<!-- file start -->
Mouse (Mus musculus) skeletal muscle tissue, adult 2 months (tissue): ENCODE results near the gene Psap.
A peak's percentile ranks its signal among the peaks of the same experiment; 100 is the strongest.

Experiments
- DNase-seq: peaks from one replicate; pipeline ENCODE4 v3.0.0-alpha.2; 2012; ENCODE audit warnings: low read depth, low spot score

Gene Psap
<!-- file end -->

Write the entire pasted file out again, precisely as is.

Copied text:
Mouse (Mus musculus) skeletal muscle tissue, adult 2 months (tissue): ENCODE results near the gene Psap.
A peak's percentile ranks its signal among the peaks of the same experiment; 100 is the strongest.

Experiments
- DNase-seq: peaks from one replicate; pipeline ENCODE4 v3.0.0-alpha.2; 2012; ENCODE audit warnings: low read depth, low spot score

Gene Psap